Putting the College Process in Its Place

Crabby wants to put the college process in its place…

Proposition: The college admission/application process has become far too ponderous and complex. It has ceased to be a complementary part of secondary school life and instead become central, overwhelming the academics and extracurriculars it is supposed to observe and highlight. Colleges and high schools need to find ways to ensure the college process doesn’t unnecessarily distort students’ lives so they can progress appropriately through their pre-collegiate schooling and be ready for post-secondary education. 

I’d like to get everyone in the college admission process biz thinking about what we have done to students, parents, schooling, and college life as the process has grown well beyond normal human limits. At one time a natural outgrowth of many students’ secondary educations, it has been integrated into many high schools’ curricula as if it were an academic subject; become a rationale for behavior instead of a recorder of activity; fostered the growth of costly ancillary supports; exacerbated the gulf between privileged and non-privileged students; created a climate of suspicion and deception among all participants; fostered the explosion of testing and test prep (which have also overtaken many classrooms); and ultimately distorted the entire educational process.

Although those of us involved in the process know about these effects, we tend to accept them without truly considering whether or not they are useful or necessary. The bottom line, however, is that students end up as hostages, forced to accede to whatever is demanded of them. As an admission officer in the 90s, I began to realize my very highly competitive institution was looking for graduate student-level undergraduates. As the years went on, competition became fiercer as we tried to separate the “Walk on Water” (“WOW”) kids from the “merely wonderful.” As a college counselor in the 2000s, I heard students lament about their 5-AP schedules and constant night and weekend activities, all in the name of getting into (a highly competitive) college.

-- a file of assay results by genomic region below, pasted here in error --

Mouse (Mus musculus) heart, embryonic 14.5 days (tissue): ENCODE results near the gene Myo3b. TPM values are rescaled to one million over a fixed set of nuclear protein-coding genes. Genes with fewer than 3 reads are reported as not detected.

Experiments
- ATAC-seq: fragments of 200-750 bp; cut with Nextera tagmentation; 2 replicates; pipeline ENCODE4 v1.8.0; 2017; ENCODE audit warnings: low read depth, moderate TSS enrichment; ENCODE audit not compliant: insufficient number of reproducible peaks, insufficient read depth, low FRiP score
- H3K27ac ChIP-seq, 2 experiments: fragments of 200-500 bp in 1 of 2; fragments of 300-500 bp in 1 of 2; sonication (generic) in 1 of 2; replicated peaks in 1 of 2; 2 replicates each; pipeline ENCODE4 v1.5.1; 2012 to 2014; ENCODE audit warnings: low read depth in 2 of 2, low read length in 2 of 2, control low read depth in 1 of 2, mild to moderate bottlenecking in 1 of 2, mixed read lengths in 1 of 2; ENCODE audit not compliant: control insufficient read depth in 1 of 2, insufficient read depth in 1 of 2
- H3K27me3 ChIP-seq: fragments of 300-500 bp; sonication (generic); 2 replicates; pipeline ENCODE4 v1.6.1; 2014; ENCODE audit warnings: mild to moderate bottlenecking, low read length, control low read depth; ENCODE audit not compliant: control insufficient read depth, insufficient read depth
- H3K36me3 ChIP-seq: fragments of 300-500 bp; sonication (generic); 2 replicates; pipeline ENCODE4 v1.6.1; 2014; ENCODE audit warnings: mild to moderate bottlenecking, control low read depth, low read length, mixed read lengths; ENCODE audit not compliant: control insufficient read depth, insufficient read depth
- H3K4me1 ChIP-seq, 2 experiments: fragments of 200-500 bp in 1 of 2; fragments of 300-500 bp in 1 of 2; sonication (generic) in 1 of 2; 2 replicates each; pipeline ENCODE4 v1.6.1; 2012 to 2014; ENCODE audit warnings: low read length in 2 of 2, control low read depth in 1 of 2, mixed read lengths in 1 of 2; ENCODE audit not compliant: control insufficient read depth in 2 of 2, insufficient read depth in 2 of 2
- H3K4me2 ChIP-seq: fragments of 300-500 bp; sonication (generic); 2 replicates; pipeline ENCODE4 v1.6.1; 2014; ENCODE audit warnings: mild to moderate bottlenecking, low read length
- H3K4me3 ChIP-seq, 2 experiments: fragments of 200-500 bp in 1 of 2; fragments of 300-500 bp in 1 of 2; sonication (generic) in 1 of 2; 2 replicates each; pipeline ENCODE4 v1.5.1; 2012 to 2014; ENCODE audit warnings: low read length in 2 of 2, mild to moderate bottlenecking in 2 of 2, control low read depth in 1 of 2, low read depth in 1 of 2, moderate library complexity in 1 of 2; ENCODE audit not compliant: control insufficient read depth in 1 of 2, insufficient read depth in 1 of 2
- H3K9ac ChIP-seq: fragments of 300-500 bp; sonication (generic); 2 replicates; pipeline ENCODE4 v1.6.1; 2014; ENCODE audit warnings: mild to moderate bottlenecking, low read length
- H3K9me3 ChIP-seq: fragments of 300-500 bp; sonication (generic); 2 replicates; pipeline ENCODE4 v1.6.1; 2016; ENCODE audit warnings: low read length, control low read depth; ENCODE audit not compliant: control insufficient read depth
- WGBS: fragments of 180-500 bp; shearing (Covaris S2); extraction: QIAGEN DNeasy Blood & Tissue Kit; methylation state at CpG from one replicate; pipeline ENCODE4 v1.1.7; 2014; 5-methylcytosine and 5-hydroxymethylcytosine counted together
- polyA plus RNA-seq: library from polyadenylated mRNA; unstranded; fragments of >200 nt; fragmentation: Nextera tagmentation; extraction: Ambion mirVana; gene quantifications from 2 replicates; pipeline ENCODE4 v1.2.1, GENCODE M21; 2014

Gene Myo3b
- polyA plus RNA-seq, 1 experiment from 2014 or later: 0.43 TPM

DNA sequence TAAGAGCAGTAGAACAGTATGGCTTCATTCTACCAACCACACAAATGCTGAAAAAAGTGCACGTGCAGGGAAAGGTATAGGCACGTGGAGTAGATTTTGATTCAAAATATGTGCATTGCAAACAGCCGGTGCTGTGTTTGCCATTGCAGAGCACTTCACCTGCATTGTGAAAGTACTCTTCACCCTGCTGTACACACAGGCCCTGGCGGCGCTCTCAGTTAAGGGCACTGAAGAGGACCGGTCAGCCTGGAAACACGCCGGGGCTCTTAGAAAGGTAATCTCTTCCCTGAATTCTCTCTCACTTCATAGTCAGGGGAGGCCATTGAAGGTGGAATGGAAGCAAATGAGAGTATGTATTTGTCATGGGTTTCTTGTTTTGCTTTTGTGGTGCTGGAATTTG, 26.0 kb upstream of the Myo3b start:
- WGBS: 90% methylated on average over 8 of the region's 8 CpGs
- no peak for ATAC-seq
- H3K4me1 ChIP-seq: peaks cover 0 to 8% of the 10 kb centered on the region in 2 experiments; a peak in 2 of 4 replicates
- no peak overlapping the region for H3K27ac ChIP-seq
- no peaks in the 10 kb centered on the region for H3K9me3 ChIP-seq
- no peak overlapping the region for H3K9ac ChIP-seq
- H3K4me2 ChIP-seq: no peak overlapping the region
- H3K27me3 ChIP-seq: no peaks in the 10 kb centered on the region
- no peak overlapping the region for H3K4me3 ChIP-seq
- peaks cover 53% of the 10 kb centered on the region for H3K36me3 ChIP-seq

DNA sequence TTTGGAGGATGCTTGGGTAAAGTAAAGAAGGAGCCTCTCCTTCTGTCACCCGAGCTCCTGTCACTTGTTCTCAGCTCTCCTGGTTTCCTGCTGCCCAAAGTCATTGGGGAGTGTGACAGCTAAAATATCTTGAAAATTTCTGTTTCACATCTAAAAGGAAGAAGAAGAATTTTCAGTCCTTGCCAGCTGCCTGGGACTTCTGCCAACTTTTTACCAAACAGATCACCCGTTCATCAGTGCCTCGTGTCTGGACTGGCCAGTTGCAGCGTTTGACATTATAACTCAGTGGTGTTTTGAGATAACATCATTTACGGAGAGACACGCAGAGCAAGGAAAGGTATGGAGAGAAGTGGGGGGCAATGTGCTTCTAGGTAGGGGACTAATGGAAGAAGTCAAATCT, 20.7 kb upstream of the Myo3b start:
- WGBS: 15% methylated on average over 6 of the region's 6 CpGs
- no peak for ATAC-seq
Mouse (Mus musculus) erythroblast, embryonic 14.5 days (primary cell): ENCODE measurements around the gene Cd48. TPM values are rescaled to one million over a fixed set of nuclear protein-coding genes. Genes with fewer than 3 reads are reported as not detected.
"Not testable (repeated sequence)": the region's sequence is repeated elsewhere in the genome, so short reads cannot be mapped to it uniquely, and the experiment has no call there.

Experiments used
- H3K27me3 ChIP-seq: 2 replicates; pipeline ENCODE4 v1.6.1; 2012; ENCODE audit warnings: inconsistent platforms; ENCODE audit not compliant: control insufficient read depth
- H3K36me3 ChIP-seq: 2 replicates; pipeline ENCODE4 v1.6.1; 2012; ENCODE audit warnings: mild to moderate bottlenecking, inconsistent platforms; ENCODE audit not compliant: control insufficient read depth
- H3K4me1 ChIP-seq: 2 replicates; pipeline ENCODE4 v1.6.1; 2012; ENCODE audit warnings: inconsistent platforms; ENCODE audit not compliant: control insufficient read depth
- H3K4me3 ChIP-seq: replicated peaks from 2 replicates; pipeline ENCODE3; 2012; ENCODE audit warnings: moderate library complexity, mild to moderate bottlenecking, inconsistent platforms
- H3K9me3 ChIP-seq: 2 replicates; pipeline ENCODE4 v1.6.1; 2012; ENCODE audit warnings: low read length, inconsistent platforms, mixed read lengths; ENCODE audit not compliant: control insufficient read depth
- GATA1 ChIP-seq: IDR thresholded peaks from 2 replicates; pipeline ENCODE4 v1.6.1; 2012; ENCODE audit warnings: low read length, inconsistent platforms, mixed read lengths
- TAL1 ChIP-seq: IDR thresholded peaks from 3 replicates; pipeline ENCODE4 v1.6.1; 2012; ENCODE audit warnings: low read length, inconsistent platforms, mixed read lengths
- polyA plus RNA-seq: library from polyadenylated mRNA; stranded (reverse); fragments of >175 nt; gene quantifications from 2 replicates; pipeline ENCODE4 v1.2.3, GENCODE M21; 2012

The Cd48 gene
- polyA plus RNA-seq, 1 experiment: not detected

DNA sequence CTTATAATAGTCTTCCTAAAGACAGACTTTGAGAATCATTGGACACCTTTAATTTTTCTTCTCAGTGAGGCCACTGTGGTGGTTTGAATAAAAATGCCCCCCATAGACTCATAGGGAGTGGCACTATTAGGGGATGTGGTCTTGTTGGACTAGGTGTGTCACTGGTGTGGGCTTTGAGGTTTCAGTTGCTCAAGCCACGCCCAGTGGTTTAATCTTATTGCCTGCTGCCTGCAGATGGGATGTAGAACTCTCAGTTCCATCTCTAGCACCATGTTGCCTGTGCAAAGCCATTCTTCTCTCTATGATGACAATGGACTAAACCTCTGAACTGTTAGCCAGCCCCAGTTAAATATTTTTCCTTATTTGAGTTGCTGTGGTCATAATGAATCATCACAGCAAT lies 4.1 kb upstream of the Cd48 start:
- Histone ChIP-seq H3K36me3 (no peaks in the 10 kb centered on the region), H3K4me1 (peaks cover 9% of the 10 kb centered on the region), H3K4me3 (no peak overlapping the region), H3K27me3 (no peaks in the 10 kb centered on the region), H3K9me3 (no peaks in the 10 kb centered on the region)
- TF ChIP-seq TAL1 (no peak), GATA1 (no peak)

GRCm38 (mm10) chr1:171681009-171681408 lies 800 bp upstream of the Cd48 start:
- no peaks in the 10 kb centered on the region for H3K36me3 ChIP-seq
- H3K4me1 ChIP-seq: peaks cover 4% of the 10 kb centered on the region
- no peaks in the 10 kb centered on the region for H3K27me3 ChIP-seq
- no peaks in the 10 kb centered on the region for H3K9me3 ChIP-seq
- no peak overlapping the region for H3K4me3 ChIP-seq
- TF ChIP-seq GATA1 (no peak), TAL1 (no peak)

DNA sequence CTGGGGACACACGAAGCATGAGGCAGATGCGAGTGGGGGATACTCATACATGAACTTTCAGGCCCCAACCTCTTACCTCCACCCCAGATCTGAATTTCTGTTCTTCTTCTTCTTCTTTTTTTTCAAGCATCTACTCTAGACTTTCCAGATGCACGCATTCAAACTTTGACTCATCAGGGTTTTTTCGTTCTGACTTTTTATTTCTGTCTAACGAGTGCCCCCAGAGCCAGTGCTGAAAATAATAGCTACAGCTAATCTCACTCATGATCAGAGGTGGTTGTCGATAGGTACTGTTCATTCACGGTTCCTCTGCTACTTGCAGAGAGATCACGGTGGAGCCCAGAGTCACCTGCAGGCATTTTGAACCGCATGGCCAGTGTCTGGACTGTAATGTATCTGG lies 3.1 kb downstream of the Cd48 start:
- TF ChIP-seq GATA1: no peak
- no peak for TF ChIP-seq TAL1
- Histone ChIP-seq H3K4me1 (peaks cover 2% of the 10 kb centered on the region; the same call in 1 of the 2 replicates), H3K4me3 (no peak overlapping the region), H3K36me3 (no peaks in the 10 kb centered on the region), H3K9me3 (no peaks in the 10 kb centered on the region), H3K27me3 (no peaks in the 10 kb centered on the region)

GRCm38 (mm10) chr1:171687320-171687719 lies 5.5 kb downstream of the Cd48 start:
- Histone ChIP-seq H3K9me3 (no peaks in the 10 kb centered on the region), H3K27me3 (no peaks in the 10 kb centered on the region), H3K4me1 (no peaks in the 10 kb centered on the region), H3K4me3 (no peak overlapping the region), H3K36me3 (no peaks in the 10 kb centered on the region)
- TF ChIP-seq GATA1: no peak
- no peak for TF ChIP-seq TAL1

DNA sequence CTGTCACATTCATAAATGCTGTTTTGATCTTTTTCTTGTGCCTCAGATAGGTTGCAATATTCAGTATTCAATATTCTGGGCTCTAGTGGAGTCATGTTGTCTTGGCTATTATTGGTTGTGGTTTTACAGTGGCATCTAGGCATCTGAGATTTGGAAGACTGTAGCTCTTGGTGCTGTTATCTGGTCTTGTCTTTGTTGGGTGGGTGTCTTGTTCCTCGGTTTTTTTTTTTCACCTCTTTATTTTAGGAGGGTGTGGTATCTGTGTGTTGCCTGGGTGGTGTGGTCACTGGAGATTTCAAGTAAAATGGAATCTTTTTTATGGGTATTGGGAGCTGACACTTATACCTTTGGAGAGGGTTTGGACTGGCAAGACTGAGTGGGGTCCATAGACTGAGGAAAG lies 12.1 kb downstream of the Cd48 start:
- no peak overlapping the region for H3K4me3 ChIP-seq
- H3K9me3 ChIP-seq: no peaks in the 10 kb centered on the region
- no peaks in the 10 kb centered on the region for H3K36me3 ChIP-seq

Without taking anything away from applicants’ accomplishments, are we really doing them a favor by setting the bar so high so soon in their lives? Is this even developmentally appropriate? Surely there’s a connection between rushing students into “success” and the many psychological and social issues now occupying so much of high school counselors’ and college deans’ time. (Never mind the new trend of having kindergarten be “academic” instead of socializing.)

Efforts to “lessen stress” or calm the “frenzy” of the college process are futile as long as the behaviors promoted by the process itself remain in place. While we criticize students and parents who go to great lengths to “game” the system, we should consider that they may really be just rational actors playing the game as well as they can play it. Those who know the rules know how to use them to their advantage; those who don’t are left behind, and other agencies have to fill in the blanks. Efforts by high schools and colleges to short-circuit these behaviors  simply lead to different forms of frenzy because they don’t address the fundamental issues that surround access to college. The process is like the legendary seven-headed Hydra: Every head cut off produces two more. The whole beast needs to be defeated.